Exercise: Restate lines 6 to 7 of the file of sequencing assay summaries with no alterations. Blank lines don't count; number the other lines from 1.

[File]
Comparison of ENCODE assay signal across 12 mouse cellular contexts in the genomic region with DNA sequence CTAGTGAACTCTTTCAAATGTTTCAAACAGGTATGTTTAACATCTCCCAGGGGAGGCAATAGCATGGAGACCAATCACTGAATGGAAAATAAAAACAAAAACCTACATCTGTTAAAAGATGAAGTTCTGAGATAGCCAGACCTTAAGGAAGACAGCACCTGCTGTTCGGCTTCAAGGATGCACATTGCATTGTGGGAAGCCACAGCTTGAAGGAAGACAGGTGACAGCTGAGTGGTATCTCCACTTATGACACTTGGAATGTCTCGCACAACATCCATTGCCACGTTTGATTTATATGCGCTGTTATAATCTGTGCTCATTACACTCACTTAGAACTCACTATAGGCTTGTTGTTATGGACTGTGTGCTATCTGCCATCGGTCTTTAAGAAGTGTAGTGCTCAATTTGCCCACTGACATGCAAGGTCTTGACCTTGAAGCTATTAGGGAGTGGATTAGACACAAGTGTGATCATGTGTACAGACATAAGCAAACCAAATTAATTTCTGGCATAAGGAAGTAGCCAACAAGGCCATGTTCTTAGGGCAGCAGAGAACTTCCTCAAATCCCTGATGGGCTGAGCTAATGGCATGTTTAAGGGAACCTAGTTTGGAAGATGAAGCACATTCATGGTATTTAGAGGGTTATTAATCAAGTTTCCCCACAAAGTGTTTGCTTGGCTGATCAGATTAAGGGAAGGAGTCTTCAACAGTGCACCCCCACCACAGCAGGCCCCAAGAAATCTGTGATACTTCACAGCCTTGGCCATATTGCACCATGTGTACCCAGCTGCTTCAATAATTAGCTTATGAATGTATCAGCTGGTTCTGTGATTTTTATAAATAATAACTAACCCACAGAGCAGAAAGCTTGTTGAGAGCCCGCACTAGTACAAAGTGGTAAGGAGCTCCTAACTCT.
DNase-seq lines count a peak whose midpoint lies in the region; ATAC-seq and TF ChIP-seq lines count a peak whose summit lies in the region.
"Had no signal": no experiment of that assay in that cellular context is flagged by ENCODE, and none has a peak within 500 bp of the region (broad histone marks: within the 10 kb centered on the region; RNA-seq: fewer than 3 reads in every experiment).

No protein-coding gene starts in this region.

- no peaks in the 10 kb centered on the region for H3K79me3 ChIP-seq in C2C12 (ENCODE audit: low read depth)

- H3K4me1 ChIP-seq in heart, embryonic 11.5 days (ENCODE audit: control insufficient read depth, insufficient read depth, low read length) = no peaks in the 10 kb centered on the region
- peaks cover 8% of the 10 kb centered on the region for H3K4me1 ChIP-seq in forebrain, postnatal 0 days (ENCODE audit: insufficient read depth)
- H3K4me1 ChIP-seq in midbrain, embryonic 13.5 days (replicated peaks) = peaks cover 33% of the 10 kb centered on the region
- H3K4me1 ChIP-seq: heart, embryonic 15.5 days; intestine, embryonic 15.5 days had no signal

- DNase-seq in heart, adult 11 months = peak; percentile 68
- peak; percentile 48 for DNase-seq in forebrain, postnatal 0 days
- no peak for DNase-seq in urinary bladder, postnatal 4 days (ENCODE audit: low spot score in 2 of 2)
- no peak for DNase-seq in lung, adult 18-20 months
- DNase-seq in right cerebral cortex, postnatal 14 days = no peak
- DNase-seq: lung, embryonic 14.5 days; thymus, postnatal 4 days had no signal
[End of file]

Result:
- H3K4me1 ChIP-seq in heart, embryonic 11.5 days (ENCODE audit: control insufficient read depth, insufficient read depth, low read length) = no peaks in the 10 kb centered on the region
- peaks cover 8% of the 10 kb centered on the region for H3K4me1 ChIP-seq in forebrain, postnatal 0 days (ENCODE audit: insufficient read depth)